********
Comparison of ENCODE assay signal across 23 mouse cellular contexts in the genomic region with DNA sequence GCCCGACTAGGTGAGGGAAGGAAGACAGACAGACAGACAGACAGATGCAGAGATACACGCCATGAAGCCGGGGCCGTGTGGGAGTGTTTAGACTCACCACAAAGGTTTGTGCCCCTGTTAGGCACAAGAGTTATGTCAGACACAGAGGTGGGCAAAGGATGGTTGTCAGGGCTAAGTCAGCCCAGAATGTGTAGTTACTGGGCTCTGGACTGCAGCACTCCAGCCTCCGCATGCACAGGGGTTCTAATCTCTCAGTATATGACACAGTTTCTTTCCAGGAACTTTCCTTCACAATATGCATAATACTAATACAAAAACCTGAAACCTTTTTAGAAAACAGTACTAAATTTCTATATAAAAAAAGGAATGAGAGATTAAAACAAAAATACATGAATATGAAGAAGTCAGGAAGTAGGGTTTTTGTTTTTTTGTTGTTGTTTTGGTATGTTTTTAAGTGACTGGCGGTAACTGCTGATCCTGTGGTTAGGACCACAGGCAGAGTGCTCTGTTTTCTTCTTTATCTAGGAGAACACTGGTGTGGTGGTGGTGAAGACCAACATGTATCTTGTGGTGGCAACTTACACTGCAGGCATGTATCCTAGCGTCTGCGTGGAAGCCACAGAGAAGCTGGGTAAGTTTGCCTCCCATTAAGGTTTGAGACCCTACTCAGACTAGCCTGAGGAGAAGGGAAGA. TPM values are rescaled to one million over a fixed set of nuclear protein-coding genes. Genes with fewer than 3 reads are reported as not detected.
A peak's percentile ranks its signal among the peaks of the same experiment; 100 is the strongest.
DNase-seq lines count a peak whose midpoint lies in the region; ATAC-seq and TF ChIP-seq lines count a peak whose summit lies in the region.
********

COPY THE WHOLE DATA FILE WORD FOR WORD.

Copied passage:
Comparison of ENCODE assay signal across 23 mouse cellular contexts in the genomic region with DNA sequence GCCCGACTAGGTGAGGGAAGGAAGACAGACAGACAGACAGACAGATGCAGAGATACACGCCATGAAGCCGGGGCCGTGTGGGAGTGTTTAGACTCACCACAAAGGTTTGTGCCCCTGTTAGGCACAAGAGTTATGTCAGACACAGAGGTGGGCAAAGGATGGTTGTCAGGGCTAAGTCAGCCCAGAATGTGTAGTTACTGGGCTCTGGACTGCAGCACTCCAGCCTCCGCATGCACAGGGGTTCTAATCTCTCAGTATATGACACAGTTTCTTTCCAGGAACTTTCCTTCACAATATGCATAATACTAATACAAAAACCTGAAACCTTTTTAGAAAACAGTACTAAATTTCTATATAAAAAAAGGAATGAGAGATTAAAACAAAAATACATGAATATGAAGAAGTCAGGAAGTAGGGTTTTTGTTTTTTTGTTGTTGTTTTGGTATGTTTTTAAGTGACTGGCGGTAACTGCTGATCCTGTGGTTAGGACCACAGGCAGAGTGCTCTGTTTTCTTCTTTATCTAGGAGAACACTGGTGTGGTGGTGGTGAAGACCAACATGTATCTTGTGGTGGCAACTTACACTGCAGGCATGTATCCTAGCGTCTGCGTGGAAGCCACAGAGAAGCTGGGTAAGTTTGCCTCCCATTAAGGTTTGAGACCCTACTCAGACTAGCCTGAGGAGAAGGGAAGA. TPM values are rescaled to one million over a fixed set of nuclear protein-coding genes. Genes with fewer than 3 reads are reported as not detected.
A peak's percentile ranks its signal among the peaks of the same experiment; 100 is the strongest.
DNase-seq lines count a peak whose midpoint lies in the region; ATAC-seq and TF ChIP-seq lines count a peak whose summit lies in the region.